Franz Matt

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Minister Franz Matt

Franz Matt (September 9, 1860 in Offenbach an der Queich, Palatinate, Germany – August 4, 1929 in Munich) was a German lawyer, politician and minister, who belonged to the Bavarian People's Party (BVP). Following the revolution, he substantially defined and put through Bavarian cultural and educational policy.

Life[edit]

Franz Matt studied law at the Ludwig Maximilian University of Munich and at the University of Leipzig. In Munich, he became a member of the Catholic fraternity, Katholische Deutsche Studentenverbindung Aenania München, in the Cartellverband der katholischen deutschen Studentenverbindungen (or Cartellverband, CV). Later, he also became a member of the fraternity, Katholische Deutsche Studentenverbindung Markomannia Würzburg in the CV. After he received his doctorate degree, he held several offices in the Bavarian civil service. As the Ministerial Director of the Interior Ministry for Cultural and School Affairs (Ministerialdirektor des Staatsministeriums des Inneren für Kultur- und Schulangelegenheiten), he experienced the overthrow of the Bavarian monarchy. Cooperation with the new Minister of Education and the Arts (Kultusminister) of the Bavarian Republic, Johannes Hoffmann (SPD), appointed by Kurt Eisner, appeared to be extremely difficult, since Franz Matt rejected Hoffman's school reforms.

As a result, Matt became involved in the newly founded Bavarian People's Party (Bayerische Volkspartei or BVP) and in 1920, after the resignation of Johannes Hoffmann as Prime Minister, he was named Minister of Education and the Arts by the new Prime Minister, Gustav Ritter von Kahr (no party affiliation).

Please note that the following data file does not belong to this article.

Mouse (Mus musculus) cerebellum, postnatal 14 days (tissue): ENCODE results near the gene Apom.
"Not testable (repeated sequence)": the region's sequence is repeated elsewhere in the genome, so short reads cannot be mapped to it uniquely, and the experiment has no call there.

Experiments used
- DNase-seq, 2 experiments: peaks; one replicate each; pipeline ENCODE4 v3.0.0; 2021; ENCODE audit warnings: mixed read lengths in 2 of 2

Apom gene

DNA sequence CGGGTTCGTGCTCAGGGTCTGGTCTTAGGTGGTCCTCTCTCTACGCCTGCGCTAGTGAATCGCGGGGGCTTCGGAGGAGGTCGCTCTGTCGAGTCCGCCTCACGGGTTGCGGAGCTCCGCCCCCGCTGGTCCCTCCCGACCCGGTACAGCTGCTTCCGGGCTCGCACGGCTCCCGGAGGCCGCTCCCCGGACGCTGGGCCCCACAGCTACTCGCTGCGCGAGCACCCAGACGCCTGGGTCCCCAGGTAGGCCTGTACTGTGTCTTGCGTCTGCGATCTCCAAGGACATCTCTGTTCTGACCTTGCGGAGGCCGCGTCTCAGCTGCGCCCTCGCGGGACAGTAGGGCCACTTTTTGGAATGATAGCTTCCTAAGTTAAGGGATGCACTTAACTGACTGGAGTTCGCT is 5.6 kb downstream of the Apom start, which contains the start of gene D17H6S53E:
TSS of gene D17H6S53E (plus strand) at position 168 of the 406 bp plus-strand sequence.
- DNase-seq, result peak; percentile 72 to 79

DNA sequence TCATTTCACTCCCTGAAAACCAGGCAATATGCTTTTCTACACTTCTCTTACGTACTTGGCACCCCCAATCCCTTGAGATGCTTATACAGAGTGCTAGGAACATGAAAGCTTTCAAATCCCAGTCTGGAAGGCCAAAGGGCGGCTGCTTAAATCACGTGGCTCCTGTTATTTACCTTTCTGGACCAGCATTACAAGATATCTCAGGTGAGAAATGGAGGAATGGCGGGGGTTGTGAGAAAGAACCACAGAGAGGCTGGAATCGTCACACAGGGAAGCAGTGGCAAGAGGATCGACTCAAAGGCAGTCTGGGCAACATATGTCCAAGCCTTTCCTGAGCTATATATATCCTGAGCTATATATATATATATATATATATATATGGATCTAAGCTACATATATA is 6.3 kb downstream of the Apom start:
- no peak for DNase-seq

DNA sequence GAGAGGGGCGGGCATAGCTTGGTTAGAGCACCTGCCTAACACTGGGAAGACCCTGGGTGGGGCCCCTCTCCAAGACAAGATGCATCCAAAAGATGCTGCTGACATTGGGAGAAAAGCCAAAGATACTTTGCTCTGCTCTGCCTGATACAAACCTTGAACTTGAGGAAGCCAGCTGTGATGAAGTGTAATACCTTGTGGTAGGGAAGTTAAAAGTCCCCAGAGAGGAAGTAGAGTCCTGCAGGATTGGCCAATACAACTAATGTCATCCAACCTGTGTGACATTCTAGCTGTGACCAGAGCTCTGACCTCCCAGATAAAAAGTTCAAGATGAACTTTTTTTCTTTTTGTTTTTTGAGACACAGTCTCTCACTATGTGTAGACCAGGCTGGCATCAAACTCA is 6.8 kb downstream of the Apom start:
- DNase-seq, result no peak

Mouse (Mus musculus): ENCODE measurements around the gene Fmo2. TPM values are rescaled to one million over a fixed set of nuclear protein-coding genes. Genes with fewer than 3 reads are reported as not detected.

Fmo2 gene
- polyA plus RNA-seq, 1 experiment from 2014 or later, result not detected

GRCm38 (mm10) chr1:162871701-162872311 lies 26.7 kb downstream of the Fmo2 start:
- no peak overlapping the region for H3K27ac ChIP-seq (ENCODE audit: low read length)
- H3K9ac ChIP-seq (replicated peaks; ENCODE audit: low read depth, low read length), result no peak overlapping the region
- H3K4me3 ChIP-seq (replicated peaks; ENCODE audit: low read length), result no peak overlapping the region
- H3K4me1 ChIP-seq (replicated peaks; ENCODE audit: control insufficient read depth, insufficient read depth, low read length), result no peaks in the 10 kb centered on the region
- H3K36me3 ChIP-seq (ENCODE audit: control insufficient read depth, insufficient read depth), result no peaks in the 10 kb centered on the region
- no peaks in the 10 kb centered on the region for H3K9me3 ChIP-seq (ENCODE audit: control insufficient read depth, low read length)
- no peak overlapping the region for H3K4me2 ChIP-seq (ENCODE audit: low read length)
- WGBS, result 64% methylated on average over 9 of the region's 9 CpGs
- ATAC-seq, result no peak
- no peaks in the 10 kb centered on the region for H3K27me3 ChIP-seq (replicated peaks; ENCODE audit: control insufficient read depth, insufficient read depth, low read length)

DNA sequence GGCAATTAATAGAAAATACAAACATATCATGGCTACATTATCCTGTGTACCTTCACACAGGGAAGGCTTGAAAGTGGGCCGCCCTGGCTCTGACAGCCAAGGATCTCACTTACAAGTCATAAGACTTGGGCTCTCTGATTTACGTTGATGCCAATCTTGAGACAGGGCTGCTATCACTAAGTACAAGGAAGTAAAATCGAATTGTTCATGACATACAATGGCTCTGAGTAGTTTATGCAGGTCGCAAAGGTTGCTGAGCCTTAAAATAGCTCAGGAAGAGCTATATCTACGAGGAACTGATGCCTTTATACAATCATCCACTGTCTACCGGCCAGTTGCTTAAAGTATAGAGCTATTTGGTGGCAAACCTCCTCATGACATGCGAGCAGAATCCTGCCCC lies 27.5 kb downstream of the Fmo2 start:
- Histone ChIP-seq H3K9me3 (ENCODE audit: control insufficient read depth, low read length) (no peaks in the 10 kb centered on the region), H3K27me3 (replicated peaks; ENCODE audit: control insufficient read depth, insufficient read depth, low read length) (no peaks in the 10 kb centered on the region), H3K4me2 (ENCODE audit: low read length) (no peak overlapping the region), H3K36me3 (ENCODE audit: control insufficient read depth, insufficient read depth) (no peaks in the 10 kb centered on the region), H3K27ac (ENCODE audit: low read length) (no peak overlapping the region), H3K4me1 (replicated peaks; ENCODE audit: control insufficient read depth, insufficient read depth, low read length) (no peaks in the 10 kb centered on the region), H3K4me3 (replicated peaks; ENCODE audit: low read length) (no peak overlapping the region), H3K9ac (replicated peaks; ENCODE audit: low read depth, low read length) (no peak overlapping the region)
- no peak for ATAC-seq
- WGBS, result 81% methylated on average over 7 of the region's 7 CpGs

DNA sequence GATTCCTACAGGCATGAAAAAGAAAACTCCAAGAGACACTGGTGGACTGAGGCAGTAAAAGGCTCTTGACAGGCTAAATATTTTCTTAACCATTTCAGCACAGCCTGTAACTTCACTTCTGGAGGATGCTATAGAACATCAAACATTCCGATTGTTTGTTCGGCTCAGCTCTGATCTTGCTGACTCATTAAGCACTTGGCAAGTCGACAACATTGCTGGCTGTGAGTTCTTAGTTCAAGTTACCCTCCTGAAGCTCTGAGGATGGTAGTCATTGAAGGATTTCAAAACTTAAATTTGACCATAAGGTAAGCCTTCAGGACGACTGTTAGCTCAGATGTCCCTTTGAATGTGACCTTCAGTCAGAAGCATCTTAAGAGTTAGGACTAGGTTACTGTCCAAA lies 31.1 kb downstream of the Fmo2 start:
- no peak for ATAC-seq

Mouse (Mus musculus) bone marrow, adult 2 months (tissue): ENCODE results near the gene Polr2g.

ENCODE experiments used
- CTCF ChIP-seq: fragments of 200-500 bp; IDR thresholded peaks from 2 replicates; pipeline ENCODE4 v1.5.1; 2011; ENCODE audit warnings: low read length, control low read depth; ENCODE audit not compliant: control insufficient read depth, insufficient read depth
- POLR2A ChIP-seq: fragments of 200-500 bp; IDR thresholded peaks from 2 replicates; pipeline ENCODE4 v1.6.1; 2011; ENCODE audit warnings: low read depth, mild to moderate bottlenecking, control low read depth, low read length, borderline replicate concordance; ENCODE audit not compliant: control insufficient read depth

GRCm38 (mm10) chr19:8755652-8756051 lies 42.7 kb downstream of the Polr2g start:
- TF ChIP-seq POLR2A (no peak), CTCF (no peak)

In the period following, Franz Matt pursued a comprehensive course correction with regard to school policies and reformed the entire system of higher education in Bavaria. He developed the Bavarian policies regarding the arts and created the prerequisites for a revision of the relations between the state and the church. The concordat with the Holy See from 1923, as well as the treaties with the established Evangelical churches in the state of Bavaria can be substantially traced back even today to the determined policies of Matt.

During the Beer Hall Putsch of November 9, 1923, Franz Matt was the only member of the Bavarian State cabinet not present. At the time of the putsch, he was having dinner with Cardinal Michael von Faulhaber, the Archbishop of Munich and the Nuncio to Bavaria, Monsignor Eugenio Pacelli, the future pope Pius XII. When informed of the coup, he as the Vice Prime Minister organized a government-in-exile at Regensburg and called on the police, military, and other public servants to support the government, which effectively doomed the prospects of the putschists.

Matt was engaged in the Catholic lay movement. He was honored with numerous awards and several honorary doctorates.

Literature[edit]

  • Lydia Schmidt: "Kultusminister Franz Matt (1920-1926): Schul-, Kirchen- und Kunstpolitik in Bayern nach dem Umbruch von 1918 (Schriftenreihe zur bayerischen Landesgeschichte)", CH Beck 2000, ISBN 3-406-10707-9

External links[edit]